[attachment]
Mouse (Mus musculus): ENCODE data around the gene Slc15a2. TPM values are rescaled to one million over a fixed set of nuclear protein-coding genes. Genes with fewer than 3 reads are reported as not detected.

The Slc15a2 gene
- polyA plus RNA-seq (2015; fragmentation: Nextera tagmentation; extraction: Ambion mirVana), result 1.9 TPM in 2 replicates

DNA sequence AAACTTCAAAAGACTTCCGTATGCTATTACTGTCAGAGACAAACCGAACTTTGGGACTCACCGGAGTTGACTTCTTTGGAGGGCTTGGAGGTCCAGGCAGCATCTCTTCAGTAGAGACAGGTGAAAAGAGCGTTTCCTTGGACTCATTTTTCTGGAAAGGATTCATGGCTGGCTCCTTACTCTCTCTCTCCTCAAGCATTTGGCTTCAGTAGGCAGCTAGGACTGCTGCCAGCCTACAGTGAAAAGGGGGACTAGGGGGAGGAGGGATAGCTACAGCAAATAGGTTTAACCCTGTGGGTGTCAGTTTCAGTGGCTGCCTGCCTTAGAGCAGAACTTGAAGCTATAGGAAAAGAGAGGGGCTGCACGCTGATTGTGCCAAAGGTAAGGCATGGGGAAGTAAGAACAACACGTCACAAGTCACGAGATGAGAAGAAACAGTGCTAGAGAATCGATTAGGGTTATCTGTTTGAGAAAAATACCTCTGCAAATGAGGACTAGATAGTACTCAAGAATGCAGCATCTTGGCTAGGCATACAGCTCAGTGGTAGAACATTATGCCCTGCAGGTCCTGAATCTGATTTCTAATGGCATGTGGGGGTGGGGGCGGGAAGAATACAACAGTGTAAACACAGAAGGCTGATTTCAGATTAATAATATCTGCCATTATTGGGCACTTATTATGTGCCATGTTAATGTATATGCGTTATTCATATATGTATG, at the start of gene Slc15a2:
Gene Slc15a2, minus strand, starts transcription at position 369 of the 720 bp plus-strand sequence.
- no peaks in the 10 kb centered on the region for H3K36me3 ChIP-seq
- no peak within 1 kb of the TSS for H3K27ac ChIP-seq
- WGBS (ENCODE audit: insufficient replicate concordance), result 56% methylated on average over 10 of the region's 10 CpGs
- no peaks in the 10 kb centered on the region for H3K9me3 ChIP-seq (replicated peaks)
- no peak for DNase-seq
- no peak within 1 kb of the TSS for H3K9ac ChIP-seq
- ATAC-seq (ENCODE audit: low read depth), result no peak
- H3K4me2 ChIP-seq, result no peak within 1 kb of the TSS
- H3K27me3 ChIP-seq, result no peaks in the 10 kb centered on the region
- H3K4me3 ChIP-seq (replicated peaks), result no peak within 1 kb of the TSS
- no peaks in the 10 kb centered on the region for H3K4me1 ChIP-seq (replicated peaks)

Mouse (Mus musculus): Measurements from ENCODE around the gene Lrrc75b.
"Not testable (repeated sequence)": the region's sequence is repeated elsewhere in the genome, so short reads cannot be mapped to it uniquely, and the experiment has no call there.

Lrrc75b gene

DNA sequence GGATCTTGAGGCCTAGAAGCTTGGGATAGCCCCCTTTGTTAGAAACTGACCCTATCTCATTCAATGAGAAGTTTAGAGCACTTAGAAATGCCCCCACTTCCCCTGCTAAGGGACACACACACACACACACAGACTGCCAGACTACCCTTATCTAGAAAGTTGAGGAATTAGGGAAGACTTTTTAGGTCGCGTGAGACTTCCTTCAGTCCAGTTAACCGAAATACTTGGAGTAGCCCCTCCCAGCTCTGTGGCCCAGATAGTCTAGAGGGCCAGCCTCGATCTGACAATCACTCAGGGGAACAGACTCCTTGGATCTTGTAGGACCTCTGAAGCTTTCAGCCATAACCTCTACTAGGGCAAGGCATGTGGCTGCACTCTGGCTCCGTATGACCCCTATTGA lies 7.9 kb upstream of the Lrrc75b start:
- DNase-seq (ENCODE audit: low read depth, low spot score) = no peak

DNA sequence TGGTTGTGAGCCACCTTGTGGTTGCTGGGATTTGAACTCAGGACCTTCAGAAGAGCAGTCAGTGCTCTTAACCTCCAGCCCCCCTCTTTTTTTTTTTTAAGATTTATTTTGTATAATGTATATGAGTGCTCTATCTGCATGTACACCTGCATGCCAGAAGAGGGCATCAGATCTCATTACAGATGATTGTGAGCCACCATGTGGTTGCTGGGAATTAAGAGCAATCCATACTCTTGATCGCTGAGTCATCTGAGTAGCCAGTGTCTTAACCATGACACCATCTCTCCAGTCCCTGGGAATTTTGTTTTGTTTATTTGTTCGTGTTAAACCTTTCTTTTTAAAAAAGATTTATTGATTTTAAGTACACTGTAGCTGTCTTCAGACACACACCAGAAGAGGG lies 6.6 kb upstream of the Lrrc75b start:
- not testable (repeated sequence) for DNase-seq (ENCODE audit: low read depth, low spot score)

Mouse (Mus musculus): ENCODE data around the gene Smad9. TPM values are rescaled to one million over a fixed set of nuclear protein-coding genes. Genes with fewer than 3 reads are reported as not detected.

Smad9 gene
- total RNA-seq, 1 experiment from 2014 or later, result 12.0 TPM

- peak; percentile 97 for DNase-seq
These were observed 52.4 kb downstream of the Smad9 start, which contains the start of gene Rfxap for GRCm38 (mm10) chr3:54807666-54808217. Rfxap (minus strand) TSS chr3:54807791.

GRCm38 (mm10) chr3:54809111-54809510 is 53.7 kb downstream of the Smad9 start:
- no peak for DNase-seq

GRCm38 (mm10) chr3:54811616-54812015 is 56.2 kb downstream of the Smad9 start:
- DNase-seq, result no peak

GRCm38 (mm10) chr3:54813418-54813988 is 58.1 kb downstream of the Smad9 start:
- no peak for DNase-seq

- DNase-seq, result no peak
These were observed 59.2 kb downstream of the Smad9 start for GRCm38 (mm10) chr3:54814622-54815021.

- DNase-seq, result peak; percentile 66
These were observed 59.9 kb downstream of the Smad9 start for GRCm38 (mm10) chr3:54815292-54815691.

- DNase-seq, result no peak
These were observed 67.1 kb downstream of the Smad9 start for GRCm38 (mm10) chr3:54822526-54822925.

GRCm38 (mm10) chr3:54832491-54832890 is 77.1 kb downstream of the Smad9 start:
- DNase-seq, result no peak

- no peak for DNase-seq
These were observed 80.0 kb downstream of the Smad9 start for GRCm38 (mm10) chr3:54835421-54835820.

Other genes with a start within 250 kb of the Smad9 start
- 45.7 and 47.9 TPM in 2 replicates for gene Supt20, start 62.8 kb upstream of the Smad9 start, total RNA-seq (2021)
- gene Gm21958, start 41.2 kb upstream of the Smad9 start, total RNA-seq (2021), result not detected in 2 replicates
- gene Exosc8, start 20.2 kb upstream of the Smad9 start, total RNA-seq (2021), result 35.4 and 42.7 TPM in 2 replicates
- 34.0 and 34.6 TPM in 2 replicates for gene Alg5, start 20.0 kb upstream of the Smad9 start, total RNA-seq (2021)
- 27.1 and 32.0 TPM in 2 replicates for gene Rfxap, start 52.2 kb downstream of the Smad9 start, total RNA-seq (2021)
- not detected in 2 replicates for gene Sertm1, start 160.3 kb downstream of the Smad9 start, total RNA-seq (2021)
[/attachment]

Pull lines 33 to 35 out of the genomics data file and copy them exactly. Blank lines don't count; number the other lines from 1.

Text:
GRCm38 (mm10) chr3:54813418-54813988 is 58.1 kb downstream of the Smad9 start:
- no peak for DNase-seq

- DNase-seq, result no peak